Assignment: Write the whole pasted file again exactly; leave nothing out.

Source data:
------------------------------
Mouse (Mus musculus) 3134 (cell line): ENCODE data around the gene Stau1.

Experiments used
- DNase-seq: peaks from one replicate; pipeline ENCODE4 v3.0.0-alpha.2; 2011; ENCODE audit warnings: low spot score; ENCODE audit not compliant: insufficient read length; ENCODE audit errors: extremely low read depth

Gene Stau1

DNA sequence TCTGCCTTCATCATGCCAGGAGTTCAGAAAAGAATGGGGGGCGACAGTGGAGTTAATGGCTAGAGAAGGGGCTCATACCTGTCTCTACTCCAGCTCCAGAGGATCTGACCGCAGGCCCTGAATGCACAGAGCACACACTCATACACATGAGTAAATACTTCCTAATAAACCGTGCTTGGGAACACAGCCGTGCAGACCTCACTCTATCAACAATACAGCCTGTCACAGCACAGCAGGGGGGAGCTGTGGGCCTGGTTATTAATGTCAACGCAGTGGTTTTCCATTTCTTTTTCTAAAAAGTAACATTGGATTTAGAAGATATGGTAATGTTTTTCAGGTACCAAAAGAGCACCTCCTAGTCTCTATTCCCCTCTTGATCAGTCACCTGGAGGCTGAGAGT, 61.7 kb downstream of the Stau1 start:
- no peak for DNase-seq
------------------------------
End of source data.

Mouse (Mus musculus) 3134 (cell line): ENCODE data around the gene Stau1.

Experiments used
- DNase-seq: peaks from one replicate; pipeline ENCODE4 v3.0.0-alpha.2; 2011; ENCODE audit warnings: low spot score; ENCODE audit not compliant: insufficient read length; ENCODE audit errors: extremely low read depth

Gene Stau1

DNA sequence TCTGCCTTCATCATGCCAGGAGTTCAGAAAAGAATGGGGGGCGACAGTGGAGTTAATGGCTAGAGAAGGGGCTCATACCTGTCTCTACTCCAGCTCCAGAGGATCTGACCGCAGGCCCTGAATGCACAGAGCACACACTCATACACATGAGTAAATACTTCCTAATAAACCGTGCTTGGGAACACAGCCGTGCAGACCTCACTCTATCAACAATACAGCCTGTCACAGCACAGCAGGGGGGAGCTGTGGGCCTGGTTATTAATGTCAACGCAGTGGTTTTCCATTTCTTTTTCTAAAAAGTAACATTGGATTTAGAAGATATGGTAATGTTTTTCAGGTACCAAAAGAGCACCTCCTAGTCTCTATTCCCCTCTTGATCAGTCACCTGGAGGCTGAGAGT, 61.7 kb downstream of the Stau1 start:
- no peak for DNase-seq